🚗 Aargh! Self-driving cars seem stuck in the slow lane.
Also: 5 Quick Questions for ... economist Michael Strain on recovering from pandemic-era learning loss
Item: We are over an hour into dinner and [Elon] Musk is in a hurry, having scheduled a call with his SpaceX team. We skip dessert and I ask for the bill, only to find out it’s already been settled by Musk’s security chief. … We head back to the car that is taking him to a private airport to board his jet and he suggests we continue our conversation on the way. I find [his son] X exactly where I left him, in his car seat, but he’s more cheerful after his nap. He is cooing as he watches videos of rockets on his iPad while his dad discusses rockets with his team. Suddenly, I notice that the car is driving itself, as if to dispel the doubts I had expressed about Tesla’s self-driving prospects. “It can get to the airport without intervention,” says Musk. Alarmed, I put my seatbelt on. Musk could be a magician, but he could also be wrong. Elon Musk “Lunch with the FT” interview with Financial Times editor Roula Khalaf, 10/07/2022
In the Before Times, I was a person more concerned about the potential regulatory obstacles to self-driving vehicles than the technological ones. Three reasons: First, there’s my profession as a policy journalist and analyst. As someone who works at a think tank, I naturally tend to view challenges, at least initially, through the lens of public policy. Second, I’ve written extensively about the role of bad regulation in slowing or preventing technological progress and innovating in the physical world. Third, and perhaps most importantly, entrepreneurs and technologists just seemed so darn confident about autonomous vehicles — and that’s even with me discounting the hype somewhat. (I was a reporter during the 1990s tech boom, after all.)
But as technology journalist and Substacker Timothy Lee noted in a recent Faster, Please! 5 Quick Questions chat, regulation really hasn’t been that big a deal: “The federal government has taken an extremely hands-off posture. … Some states have had more regulations, like California is stricter than most other states. But even there, it's mostly about reporting and paperwork. Nobody's really trying to keep this stuff off the roads.”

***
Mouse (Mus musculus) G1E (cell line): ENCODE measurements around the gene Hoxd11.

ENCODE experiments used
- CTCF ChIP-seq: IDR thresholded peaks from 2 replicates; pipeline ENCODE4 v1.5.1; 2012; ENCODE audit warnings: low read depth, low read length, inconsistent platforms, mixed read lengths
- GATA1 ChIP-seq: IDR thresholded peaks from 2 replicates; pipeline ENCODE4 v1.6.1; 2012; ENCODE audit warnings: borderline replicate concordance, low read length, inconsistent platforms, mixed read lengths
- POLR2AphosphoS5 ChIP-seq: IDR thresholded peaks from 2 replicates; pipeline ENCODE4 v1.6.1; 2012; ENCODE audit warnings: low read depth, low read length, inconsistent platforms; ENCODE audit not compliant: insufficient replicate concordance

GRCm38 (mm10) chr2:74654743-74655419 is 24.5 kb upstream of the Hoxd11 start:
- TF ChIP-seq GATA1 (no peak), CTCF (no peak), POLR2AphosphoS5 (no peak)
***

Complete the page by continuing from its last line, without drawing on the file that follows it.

“It's just a really hard technical problem”
Today, the hype over a self-driving future has dissipated significantly because of the technology challenge. “It's just a really hard technical problem,” Lee added. So hard, apparently, that even though the above paragraph from Elon Musk’s chat with the FT may not seem overwhelmingly positive about self-driving cars, I’ll accept just about anything that’s not downright pessimistic about the present and future of AVs. For instance: Back in May, Musk’s repeated claim in recent years that Tesla will have a million robotaxis on the road by the end of the year turned into “one million people in FSD Beta,” which lets a Telsa drive autonomous to a designated destination, but the driver needs to be ready to take the wheel at all times. So no napping or flipping through TikTok.
Musk’s failure to yet deliver a vehicle with full self-driving capabilities is just one of many examples cited in a new Bloomberg Businessweek long-read about the state of driverless vehicles, “Even After $100 Billion, Self-Driving Cars Are Going Nowhere.” Written by columnist Max Chafkin, the piece has two main components. First, it compares the state of the technology today versus where many proponents predicted it would be five to ten years ago. Peak AV Optimism might have been in 2017 when engineer and self-driving pioneer Anthony Levandowski moved from Uber to Google — and Google sued for nearly $2 billion in damages saying that Levandowski took a work laptop home, downloaded its proprietary AV tech contents, and gave the whole kit-and-kaboodle to Uber. As Chafkin writes:
The lawsuit was destabilizing but also validating in a way. Google’s $1.8 billion claim for damages suggested it had done the math based on just how imminent the fortunes to be made from driverless technology were. “People were playing for this trillion-dollar prize of automating all transportation,” Levandowski says. “And if you think it’s really just a year away, you take the gloves off.” … The multibillion-dollar lawsuit and federal criminal case got Levandowski fired, forced him into bankruptcy, and ended with his conviction for stealing trade secrets. He only avoided prison thanks to a presidential pardon from Donald Trump.
Lots of investment but disappointingly little progress
And where is the technology today? Nowhere close to achieving a trillion bucks in market value as it virtually eliminates road fatalities, parking lots, and roadways that commuter traffic turns into parking lots.
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